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BMW i3 review - prices, specs and 0-60 time
BMW's i3 city car was one of two new vehicles to launch the Bavarian 'i' brand - alongside the seminal i8 sports car. While the latter is more of an evo kind of car, the i3 still holds a lot of appeal, especially for those that spend most of their time in a big city. It looks like nothing else on the road, has a surprisingly spacious and yet genuinely interesting cabin plus the instantaneous maximum torque makes it a hoot to drive - albeit in an urban environment. The only thing holding it back is its range - as with nearly all electric cars.
We'd be flabbergasted to find a BMW i3 buyer that doesn't have a smartphone, so assuming you do, it's worth installing the bespoke BMW i Remote app, as it enhances the ownership experience no end. A particularly useful feature is remotely checking how a charge is getting on, while it's also possible to pre-set the climate control temperature for when you return to the car. There's also what BMW claims to be a world first intermodal route planning system - i.e. it'll guide you whether you're in the car, on foot or using public transport. Perish the thought.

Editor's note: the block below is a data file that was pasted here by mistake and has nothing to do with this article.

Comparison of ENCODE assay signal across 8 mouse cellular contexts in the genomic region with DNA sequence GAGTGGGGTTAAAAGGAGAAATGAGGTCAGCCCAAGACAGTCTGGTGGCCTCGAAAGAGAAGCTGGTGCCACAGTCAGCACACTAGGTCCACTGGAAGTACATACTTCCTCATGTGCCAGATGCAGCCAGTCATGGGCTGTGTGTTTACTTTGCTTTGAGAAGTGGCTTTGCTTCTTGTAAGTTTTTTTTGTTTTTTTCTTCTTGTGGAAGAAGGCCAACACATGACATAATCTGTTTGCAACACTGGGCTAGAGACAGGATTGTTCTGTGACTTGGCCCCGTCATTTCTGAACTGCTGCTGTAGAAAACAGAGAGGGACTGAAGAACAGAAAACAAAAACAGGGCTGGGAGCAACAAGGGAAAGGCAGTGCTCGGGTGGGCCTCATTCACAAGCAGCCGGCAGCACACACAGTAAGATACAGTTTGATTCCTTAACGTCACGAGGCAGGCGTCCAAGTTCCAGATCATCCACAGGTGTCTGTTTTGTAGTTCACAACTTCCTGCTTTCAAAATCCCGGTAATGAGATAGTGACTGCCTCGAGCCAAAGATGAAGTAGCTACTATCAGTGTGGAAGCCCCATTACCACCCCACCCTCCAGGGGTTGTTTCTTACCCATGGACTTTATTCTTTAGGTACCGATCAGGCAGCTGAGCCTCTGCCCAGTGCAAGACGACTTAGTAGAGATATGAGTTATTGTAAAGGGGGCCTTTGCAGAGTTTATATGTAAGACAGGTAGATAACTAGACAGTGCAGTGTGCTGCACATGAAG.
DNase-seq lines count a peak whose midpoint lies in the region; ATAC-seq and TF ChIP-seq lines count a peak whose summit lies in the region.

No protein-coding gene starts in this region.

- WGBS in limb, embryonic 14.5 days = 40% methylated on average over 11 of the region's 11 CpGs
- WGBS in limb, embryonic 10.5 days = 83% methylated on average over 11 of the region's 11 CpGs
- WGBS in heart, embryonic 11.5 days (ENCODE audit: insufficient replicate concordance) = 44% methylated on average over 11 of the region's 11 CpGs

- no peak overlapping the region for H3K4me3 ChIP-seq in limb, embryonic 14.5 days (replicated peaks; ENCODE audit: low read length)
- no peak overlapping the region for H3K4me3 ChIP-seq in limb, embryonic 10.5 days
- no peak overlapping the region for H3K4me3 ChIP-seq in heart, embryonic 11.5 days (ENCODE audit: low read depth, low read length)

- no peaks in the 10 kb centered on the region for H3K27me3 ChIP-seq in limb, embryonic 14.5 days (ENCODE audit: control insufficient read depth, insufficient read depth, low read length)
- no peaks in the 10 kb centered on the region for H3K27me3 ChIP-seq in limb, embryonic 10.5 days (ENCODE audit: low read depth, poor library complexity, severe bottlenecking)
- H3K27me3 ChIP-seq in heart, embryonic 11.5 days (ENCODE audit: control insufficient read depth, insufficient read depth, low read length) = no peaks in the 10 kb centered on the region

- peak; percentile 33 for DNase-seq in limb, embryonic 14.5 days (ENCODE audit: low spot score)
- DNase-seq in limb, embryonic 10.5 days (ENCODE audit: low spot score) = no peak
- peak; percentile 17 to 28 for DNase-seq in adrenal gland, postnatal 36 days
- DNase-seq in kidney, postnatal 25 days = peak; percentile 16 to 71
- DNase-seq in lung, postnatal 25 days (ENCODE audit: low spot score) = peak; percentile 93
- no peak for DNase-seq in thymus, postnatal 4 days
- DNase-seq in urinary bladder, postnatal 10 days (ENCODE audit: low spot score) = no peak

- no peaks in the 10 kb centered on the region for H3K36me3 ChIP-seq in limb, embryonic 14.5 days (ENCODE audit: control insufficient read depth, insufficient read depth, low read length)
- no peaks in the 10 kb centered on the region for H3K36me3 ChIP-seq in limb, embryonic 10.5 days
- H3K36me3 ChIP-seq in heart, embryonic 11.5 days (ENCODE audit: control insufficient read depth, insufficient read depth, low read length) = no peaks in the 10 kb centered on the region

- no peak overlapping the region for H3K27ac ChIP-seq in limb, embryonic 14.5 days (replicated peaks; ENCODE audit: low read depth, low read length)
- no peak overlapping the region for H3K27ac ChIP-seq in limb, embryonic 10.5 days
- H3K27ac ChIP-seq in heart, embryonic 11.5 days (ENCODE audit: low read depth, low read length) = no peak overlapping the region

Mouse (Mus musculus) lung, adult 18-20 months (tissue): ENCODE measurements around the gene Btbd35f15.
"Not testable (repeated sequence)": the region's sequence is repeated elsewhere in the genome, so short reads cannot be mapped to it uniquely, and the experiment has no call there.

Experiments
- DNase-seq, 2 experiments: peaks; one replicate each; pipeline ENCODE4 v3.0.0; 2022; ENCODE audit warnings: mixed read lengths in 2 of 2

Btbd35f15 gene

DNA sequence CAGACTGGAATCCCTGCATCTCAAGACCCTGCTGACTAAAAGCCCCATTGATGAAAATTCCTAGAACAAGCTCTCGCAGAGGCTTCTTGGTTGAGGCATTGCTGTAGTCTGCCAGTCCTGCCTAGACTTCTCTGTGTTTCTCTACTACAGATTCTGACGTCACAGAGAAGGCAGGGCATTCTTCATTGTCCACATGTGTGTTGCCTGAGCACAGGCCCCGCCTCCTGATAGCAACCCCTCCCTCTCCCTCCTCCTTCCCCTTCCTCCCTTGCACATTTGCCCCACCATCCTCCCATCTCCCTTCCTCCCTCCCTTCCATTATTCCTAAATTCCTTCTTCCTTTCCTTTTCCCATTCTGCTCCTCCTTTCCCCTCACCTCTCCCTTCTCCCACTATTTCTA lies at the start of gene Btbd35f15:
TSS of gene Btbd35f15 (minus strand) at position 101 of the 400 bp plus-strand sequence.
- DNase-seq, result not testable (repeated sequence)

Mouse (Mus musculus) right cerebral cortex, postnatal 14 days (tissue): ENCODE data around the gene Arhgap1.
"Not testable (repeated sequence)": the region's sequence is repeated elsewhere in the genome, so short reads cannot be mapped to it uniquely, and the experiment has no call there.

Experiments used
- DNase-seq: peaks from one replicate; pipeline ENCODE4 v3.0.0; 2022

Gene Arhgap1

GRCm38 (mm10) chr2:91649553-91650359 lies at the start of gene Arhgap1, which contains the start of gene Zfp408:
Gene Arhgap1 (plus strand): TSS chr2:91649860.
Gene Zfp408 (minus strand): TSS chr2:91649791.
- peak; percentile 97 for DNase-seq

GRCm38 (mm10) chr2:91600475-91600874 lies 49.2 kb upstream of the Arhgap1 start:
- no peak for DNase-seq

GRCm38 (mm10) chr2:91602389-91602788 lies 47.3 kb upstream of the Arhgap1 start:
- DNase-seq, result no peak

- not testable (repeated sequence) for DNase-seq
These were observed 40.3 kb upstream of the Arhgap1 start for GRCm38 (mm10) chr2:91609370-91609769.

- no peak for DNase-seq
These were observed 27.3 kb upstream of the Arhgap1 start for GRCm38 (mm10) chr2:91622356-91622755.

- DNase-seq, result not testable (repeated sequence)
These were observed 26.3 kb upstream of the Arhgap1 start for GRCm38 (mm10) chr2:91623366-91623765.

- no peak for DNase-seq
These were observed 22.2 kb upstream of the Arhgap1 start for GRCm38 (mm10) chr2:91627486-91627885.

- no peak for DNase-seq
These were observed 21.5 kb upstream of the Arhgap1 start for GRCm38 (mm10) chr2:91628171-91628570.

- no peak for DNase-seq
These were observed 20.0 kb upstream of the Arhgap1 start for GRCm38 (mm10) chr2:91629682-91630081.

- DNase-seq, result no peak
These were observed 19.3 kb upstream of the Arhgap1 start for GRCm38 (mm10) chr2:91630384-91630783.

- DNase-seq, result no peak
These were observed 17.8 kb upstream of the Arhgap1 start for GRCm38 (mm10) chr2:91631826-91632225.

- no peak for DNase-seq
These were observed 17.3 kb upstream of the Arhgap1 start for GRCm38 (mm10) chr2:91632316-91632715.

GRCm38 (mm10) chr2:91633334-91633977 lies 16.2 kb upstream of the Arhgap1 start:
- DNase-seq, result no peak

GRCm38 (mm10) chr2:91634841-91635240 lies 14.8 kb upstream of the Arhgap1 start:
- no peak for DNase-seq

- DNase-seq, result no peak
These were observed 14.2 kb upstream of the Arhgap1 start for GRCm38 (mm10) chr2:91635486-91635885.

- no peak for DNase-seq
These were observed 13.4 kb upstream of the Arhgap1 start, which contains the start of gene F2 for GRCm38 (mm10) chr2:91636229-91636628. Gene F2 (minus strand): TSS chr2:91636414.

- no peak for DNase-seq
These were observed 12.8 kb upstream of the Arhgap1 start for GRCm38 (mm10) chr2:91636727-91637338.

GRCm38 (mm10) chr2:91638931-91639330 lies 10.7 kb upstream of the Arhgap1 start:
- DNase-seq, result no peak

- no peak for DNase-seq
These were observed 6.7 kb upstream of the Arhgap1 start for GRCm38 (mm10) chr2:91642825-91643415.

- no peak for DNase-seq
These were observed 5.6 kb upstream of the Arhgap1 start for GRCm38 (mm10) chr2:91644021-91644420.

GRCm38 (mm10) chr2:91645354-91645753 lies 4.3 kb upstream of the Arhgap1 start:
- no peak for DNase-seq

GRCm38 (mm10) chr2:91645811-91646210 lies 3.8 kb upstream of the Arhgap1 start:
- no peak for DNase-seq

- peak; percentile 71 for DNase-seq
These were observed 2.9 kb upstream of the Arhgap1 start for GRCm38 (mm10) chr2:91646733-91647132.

If you like the idea of further range in the i3, BMW will happily sell you one with a 'range extender' engine built in that can generate electricity when the battery charge runs out. Great in theory as it nearly doubles the effective range, but that still means less than 200 miles as the fuel tank for this engine is tiny - and the extra weight means a reduced electric-only range. It does make the i3 more usable for more people, but it also comes at a hefty £3100 premium over the already expensive base model. Company buyers tempted by the zero-rated Benefit in Kind of all-electric vehicles should also note that the model with the range extender attracts five per cent BIK as it has an official emissions rating of 13g/km. Still, a combined economy figure of 470.8mpg is interesting...